The US Department of Labor reports that veteran unemployment stood at 2.7% in June 2023. While this rate is lower than the national average of 3.7% in May 2023, veteran unemployment is a pressing issue in the US. Fortunately, most veterans are eligible for VA unemployability compensation to support them as they adjust to civilian life and overcome the traumas of uniform. Read on to learn about the five leading causes of unemployment among veterans.
While military service is noble, it comes at a cost, and most veterans have poor physical and mental health. Common diseases among veterans include Parkinson’s disease, TBI, cancer, kidney disease, and multiple sclerosis. Similarly, veterans suffer from multiple mental health disorders, including depression, anxiety, substance, and suicidal tendencies.
Consequently, physical and mental conditions and injuries may hinder veterans from working and limit their labor market opportunities. In fact, 13% and 17% of younger and older veterans, respectively, have a service-connected disability rate.
Among the biggest drivers of unemployment among veterans is skills mismatch, whereby their military skills are not ‘transferable’ to civilian occupations. As such, veterans may take longer to find jobs. A 2016 study revealed that 53% of veterans take more than four months to get jobs after military service.
In an interview with CBS News, a veteran who had been a senior aviation leader in the military for more than two decades affirms that lack of a four-year degree thwarted his civilian job search. He contends that most job descriptions necessitated applicants to have some higher education, which he didn’t have.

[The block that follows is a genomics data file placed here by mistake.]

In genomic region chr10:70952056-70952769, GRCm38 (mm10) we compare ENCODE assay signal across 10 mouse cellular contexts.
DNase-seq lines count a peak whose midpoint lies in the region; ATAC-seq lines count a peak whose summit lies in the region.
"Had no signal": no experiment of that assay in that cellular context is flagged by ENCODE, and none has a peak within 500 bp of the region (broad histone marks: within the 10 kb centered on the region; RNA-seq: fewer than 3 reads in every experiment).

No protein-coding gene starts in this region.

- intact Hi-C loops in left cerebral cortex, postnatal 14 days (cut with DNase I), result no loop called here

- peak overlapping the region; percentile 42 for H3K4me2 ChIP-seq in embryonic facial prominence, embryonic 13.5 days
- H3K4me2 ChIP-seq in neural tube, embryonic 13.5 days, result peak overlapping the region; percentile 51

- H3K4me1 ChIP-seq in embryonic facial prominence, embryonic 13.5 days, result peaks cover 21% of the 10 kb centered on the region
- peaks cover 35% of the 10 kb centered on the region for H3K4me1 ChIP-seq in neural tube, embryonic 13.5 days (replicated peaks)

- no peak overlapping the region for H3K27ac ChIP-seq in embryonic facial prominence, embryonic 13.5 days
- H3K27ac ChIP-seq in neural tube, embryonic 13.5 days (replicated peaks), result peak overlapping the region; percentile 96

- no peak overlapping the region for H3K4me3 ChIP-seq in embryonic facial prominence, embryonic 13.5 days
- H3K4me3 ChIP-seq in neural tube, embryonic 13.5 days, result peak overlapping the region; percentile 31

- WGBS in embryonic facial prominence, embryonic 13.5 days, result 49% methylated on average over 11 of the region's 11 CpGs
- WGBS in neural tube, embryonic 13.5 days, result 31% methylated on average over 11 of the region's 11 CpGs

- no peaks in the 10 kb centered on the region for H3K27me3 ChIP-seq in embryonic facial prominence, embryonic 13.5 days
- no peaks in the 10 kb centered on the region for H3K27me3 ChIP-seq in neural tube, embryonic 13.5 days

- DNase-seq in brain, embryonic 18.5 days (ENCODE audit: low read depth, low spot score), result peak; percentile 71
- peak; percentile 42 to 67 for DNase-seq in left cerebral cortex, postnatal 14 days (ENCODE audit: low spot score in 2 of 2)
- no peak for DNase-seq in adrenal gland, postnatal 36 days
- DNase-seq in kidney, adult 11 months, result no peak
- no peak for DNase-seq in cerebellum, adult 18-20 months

Although federal law bans discrimination in the labor market, discrimination against veterans in the workplace is common. Common reasons civilian employers discriminate against veterans include stereotyping –the belief that veterans don’t have appropriate skills, prejudice, and fear of recall to active duty.
Additionally, most employees do not consider military experience important in the civilian setting. While veterans think including military experience would give them an advantage, most employers overlook it and only consider civilian work experience. Most businesses don’t understand how years or even decades of military service can benefit them and equip a veteran to fill a specific position.
Many veterans report being frustrated by certifications in civilian employment during a job search. While military work teaches numerous hard and soft skills, veterans must have certifications to practice in the civilian world. The process of getting these certifications is lengthy, intimidating, and costly.
Multiple veterans recount undergoing civilian courses for concepts they already knew to gain certification. For instance, while an army paramedic has the same roles as a civilian, the former must complete a yearlong and costly civilian course to be eligible to function as a civilian paramedic.
Similarly, a veteran driving a Mine Resistant Ambush Protected (MRAP) vehicle in unforgiving Afghanistan terrain must get commercial driver certification to qualify for a civilian truck driving job.
Lack of Seamless Integration in Civilian Life
Veteran unemployment is propelled by problems with society’s reintegration after service. Transitioning to civilian life can be challenging, and the high veteran unemployment rates make it harder. While numerous government agencies and nonprofit organizations strive to meet veterans’ needs after active duty, they don’t do it holistically and focus on single pieces of the puzzle, such as healthcare and education.
After years of fighting for the country, veterans deserve to come home to a fresh start and numerous opportunities, including employment. Unfortunately, this is never the case, and most warriors return to an uphill battle of constant unemployment. By understanding the causes of veteran unemployment, relevant entities can create strategies and systems to improve the situation.